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Preview: Pac-Arts Spring Showcase

Celebrating A Diverse Array Of Asian Cinema

Above: "Wolf Children"

Aired 4/17/13 on KPBS News.

KPBS film critic Beth Accomando previews Pac-Arts Spring Showcase.

Transcript

The wild diversity of Asian cinema is once again highlighted in Pac-Arts Spring Showcase (April 18 through 25 at the Digiplex Mission Valley) with films ranging from “Linsanity” to werewolf children.

The Pac-Arts Spring Showcase kicks off tonight with some “Linsanity.” Evan Jackson Leong's documentary doesn’t focus on Jeremy Lin’s mad skills on the basketball court but rather on the behind the scenes journey to NBA superstardom.

The film’s a crowd pleaser as is another documentary, “Harana.” Guitarist Florante Aguilar returns to the Philippines in search the gentle serenades known as harana. The film pays tribute these courtship songs sung by men outside the windows of the women they loved. It’s an enchanting exploration of a past cultural tradition that still has resonance today.

Charming in a more rambunctious way is “Wolf Children” from Mamoru Hosoda (who made "The Girl Who Leapt Through Time"). Japanese anime frequently displays a flair for allowing the mundane and the magical exist side by side. In this case a woman has an affair with a werewolf, and then faces the difficult task of raising werewolf pups that transform back and forth between human and animal form. There are some hilarious scenes of the kids/pups chewing up furniture and books. But as with many anime it has wild mood shifts from slapstick comedy to tragedy so you never know quite what to expect.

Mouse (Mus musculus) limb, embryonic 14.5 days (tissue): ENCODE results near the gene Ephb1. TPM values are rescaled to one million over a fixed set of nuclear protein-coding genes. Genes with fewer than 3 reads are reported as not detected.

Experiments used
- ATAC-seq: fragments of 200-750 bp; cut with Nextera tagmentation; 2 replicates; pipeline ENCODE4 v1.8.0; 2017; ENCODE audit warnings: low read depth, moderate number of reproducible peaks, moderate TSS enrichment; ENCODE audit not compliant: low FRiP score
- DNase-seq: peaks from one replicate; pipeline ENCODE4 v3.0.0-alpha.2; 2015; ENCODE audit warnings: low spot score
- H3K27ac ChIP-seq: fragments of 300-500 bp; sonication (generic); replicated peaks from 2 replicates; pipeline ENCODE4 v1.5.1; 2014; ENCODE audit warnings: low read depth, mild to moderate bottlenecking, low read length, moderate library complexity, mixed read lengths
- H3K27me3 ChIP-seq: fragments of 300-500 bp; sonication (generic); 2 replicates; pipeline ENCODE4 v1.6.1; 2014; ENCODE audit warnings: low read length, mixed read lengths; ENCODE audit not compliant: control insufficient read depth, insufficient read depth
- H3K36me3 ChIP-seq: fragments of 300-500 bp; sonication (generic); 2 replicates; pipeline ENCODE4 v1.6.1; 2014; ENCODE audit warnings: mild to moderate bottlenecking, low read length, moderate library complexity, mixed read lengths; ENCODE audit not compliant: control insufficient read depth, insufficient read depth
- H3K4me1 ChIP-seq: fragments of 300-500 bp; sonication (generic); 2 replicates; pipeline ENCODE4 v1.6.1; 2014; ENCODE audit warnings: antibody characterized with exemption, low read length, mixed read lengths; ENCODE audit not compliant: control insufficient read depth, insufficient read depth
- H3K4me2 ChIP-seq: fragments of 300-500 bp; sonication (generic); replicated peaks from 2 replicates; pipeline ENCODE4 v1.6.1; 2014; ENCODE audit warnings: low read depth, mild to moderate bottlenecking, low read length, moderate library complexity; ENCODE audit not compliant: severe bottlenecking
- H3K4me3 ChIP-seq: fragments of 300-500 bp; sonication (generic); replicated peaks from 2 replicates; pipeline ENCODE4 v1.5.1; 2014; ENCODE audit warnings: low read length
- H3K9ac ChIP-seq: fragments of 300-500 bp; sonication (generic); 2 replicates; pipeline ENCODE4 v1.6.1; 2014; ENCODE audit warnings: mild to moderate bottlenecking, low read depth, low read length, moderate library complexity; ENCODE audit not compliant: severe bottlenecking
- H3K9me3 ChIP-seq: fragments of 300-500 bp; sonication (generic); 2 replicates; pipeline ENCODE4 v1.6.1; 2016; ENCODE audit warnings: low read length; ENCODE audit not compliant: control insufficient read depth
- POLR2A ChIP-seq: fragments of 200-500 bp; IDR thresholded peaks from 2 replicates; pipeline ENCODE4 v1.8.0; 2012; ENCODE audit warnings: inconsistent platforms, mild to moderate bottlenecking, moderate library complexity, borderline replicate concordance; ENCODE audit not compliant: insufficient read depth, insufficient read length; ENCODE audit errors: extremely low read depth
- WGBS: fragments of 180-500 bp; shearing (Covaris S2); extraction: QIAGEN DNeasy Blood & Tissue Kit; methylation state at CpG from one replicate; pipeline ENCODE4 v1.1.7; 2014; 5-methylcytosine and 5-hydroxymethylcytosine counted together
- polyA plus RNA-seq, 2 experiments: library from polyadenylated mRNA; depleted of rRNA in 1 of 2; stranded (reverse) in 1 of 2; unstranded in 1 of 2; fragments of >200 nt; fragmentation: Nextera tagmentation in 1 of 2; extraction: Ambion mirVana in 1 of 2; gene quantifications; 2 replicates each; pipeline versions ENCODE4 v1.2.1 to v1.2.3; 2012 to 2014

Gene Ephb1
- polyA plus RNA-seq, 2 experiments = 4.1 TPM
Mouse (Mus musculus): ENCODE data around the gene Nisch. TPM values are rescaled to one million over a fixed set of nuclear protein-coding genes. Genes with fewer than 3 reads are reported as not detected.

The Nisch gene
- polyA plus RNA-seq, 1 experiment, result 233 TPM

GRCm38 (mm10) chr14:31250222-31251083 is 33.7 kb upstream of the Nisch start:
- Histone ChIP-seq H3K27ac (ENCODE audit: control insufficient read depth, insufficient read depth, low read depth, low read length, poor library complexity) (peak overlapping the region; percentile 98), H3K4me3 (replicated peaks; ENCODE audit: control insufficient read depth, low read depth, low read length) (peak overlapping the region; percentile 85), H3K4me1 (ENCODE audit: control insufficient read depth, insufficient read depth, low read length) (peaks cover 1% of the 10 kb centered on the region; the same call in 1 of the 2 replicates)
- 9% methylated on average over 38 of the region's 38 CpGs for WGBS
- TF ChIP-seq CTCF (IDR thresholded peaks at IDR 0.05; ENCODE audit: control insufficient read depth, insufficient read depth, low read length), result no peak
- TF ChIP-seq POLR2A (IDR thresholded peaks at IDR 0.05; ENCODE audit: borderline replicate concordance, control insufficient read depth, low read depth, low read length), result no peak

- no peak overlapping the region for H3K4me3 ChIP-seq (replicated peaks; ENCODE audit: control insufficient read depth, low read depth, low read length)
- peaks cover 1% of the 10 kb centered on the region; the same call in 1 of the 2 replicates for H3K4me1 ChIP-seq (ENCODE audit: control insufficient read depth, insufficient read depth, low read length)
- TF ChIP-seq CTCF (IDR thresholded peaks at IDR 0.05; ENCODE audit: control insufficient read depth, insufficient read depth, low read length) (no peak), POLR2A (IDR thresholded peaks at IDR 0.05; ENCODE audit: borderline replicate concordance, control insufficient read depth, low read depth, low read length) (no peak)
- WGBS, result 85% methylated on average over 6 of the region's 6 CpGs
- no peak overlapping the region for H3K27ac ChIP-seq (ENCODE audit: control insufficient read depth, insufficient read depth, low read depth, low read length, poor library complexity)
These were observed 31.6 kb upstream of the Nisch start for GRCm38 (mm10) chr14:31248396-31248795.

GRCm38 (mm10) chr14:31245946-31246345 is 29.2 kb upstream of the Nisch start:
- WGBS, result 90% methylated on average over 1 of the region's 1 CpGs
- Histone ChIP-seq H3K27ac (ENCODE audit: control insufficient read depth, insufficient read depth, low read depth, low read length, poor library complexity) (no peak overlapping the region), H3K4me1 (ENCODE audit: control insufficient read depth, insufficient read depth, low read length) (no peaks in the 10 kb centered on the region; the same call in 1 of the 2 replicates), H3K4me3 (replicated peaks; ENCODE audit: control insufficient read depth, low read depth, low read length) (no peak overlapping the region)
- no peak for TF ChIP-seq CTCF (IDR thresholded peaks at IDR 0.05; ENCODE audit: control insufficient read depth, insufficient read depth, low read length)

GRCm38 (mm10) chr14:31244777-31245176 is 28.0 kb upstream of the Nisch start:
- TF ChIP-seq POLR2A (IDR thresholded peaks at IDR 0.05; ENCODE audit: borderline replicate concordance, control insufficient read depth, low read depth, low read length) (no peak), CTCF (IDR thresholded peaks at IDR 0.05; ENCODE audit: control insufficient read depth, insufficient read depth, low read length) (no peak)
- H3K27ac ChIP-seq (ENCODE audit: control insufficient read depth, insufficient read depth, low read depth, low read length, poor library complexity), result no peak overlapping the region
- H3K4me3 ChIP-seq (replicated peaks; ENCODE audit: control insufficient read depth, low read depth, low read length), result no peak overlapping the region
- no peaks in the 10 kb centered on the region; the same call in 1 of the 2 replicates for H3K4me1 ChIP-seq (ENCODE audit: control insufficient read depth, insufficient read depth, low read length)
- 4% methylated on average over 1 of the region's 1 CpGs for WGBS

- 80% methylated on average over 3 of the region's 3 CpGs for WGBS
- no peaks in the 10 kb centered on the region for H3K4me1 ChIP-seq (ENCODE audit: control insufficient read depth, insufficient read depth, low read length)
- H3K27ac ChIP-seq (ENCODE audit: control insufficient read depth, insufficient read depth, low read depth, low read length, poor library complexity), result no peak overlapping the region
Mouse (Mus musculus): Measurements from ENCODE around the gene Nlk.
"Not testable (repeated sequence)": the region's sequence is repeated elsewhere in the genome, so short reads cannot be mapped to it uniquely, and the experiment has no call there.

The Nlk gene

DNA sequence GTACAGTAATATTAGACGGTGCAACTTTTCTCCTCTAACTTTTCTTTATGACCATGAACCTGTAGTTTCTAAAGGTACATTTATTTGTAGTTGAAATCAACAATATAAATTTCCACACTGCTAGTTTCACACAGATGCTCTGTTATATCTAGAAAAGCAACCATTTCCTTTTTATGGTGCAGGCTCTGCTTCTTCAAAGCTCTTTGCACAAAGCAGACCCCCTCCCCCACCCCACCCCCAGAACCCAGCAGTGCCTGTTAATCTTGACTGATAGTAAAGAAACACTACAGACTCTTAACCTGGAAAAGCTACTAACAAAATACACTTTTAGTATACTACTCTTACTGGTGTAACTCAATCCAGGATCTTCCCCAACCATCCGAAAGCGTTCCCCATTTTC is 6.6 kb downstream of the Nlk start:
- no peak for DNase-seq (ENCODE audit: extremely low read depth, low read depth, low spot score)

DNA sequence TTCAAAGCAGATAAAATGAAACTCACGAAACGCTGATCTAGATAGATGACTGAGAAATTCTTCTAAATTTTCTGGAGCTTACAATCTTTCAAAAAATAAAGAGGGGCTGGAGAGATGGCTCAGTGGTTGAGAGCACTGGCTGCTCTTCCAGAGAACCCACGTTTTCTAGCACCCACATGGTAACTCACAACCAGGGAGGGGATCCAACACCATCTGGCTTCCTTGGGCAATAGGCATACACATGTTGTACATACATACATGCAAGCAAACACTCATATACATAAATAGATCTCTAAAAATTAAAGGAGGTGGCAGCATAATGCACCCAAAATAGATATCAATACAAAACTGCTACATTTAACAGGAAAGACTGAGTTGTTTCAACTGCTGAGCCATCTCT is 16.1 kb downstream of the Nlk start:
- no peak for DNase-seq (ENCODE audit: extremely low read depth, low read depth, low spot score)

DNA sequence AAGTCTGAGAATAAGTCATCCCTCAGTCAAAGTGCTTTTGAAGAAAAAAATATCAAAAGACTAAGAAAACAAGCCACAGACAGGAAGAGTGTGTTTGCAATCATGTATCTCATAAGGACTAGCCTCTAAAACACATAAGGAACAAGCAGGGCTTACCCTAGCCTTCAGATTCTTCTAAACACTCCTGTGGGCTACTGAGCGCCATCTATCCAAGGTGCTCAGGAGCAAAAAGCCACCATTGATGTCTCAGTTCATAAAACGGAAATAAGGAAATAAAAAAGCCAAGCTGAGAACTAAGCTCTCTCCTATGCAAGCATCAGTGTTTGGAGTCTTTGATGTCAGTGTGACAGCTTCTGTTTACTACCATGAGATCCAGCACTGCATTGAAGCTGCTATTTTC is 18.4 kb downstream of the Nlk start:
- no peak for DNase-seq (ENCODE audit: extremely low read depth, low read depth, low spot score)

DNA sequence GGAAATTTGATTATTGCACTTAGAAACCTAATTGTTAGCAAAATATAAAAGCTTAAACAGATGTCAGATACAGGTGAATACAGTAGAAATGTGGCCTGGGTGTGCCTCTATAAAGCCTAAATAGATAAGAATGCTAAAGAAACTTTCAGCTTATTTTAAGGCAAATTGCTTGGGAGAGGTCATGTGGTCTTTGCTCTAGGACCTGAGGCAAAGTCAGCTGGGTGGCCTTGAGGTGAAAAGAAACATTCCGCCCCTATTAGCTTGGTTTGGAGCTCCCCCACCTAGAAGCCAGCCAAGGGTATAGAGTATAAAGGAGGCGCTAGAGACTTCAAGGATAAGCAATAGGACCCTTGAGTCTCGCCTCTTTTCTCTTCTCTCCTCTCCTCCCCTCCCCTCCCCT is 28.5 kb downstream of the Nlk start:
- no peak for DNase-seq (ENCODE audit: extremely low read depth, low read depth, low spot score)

The Spring Showcase has no shortage of charm but it also challenges viewers with films like “United Red Army,” a video essay about the 1977 hijacking of Japan Airlines Flight 472. The film relies on a riveting original recording between the Japanese United Red Army hijackers and the negotiators.

According to the filmmaker Naeem Mohaiemen the film is "a series of photography installations in museums since 2006, and now a projected film trilogy that traces 1970s ultra left movements' turn to violence, which became an "accidental Trojan horse", creating blowback through the rise of right-wing political forces. Part one of the trilogy is based on the negotiations over the 1977 JAL hijack, between the Japanese Red Army members on board the plane, and Dhaka control tower."

The festival returns to cheerier themes with the Bollywood musical “Jab Tak Hai Jaan” for closing night. The Spring Showcase runs through April 25 at the Digiplex Mission Valley.

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